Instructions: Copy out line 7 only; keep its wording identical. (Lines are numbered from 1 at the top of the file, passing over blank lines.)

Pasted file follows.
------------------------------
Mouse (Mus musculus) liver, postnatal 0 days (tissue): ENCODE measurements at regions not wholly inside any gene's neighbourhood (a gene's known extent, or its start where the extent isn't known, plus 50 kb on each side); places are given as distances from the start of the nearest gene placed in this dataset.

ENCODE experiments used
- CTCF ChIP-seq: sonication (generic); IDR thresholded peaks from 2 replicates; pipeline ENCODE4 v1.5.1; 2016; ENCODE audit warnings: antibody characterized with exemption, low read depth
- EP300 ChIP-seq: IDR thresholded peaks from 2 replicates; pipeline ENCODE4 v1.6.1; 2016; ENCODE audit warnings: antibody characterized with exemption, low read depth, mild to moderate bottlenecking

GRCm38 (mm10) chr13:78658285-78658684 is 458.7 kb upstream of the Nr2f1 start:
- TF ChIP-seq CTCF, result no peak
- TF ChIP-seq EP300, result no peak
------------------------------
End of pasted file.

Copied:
- TF ChIP-seq EP300, result no peak